Tajikistan

REACT - Floods/mudflow countrywide, Tajikistan Situation Report No. 1 (as of 14 May 2016)

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Situation Report
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Highlights

  • At least four people have been killed as a result of floods or mudflow in Panjekent and Aini districts.

  • An estimated 17,800 people have been directly affected by floods or mudflows in several districts.

  • The floods/mudflow have damaged more than 2,000 households, around 800 ha of arable land, livestock and other social infrastructure.

  • Assessment led by the State Commission for Emergencies is on-going in all disaster-affected areas.

  • Major humanitarian needs include food, water, sanitation and hygiene and non-food items.

Situation Overview

Heavy rains on 9-13 May 2016 have resulted in flash floods and mudflows in at least eight districts countrywide. The floods/mudflows have affected Aini, Panjekent districts of Sughd province, Baljuvon, Farkhor, Jaloliddin Balhi districts of Khatlon province, Rasht, Rudaki and Sangvor districts of the Direct Ruled Districts (DRD), and Davroz district of Gorno-Badakhshan Autonomous Oblast (GBAO).

As of 14 May 2016, the State Commission for Emergency Situations (Commission) has confirmed that the emergencies have killed at least four people in Sughd Province (Aini and Panjekent), while injuring more than ten persons. According to initial estimates as presented by the Commission as of 13 May 2016, the floods/mudflows affected at least 2,550 households. The most severely affected districts are the Direct Ruled District’s Rudaki district (around 2,400 households) and Sughd province’s Panjekent district (around 150 households). Significant damage in the affected households are related to structural damages to houses, full destruction of household auxiliary facilities such as kitchen, sanitation facilities, walls surrounding households, food storages, drinking water facilities and kitchen gardens.

In addition, on 12 May 2016, mudflows damaged several junctions of the Dushanbe-Khorog strategic highway, leaving 230,000 people living in GBAO disconnected from the country’s capital.

According to initial estimates and based on information provided by the local authorities and Commission, at least 17,800 people might have been directly affected by the floods/mudflows. A Commission-led damage and needs assessment is on-going and the confirmed number of affected, including information on sex and age disaggregated data and other vulnerable groups, will be available once the assessment results are finalised.

The floods/mudflows have damaged more than 800 ha of arable land. Since the crop-planting season for major domestic agriculture products, such as vegetables (e.g. potatoes), wheat and corn has been completed, the damage caused to agriculture have left the affected population with seriously reduced livelihood opportunities. The number of livestock killed by of floods/mudflows is yet to be identified. In addition, education has been interrupted in at least three schools in Rudaki district due to damages to school facilities. The total number of schoolchildren with interrupted education is yet to be identified.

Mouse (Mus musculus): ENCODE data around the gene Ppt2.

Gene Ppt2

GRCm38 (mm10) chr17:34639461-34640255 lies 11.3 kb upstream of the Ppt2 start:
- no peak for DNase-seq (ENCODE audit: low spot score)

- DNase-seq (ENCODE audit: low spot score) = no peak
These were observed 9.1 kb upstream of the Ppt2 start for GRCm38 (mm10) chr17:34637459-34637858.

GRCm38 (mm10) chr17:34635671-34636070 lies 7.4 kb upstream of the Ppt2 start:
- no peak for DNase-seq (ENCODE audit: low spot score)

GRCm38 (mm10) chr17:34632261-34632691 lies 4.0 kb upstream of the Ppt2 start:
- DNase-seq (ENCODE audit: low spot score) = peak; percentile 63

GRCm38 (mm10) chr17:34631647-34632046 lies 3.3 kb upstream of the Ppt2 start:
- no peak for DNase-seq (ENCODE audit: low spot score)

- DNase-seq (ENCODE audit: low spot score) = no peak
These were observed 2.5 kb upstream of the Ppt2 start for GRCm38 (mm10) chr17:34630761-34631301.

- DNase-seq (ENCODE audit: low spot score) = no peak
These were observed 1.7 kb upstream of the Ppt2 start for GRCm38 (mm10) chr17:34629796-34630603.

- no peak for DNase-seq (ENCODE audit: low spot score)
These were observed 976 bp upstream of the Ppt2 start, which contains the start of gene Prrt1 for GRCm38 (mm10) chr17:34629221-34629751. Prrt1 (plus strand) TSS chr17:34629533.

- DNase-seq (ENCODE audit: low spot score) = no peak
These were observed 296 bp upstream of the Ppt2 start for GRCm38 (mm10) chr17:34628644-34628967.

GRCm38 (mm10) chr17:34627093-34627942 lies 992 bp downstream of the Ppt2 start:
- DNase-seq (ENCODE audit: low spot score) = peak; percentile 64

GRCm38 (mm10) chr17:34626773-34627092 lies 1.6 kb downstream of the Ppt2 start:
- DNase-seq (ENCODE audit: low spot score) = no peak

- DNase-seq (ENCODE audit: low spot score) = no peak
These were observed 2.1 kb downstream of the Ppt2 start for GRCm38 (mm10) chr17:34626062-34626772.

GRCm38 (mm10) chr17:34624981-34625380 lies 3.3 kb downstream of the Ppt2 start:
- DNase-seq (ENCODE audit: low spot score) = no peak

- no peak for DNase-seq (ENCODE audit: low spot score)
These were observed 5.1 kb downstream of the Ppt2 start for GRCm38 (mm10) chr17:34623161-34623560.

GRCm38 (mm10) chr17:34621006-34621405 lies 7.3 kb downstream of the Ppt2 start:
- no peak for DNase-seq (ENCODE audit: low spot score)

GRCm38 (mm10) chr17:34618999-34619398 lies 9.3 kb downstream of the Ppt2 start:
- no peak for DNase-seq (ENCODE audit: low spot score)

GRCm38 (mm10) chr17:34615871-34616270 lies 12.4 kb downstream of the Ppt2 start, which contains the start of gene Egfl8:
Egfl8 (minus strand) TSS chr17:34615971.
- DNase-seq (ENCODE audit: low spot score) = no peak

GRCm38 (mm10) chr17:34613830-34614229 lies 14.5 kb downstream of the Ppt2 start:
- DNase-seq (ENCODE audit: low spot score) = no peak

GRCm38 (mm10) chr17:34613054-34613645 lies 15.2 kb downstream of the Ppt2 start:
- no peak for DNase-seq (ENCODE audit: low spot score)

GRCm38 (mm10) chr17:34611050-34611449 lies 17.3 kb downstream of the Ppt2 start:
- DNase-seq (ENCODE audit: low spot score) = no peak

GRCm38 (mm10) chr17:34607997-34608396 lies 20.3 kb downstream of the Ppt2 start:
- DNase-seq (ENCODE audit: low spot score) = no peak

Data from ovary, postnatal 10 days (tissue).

A potential aggravating factor might be the forecasted unstable weather conditions countrywide, with expected intense precipitations until 16 May 2016. This may cause additional flooding/mudflow as major river basins in the affected districts are either filled with debris or destroyed dams have not been fully reconstructed yet.

The Committee of Emergency Situations and national and local authorities have immediately mobilized resources on the onset of the emergencies to evacuate people to safer areas. As of 13 May 2016, the number of people displaced is not confirmed. However, initial estimates indicate that at least half of the directly affected 17,800 people are staying overnight in either their neighbors’ houses or relatives’ while returning during daytime to their affected homes to clean debris.

National, local authorities and people living in villages close to affected areas are supporting affected and displaced population with hot food during initial days of response. FOCUS Humanitarian Assistance, Red Crescent Society, and Save the Children have already deployed assistance (diesel fuel and non-food items). REACT has conducted two coordination meetings on 10 and 12 May to agree on a joint needs assessment and humanitarian response coordination. On 12 May 2016, a team of regional REACT partners deployed to Aini and Panjekent districts, while on 13 May 2016 a national REACT Rapid Response Assessment team deployed to Rudaki District to complement the Government-led needs assessment process.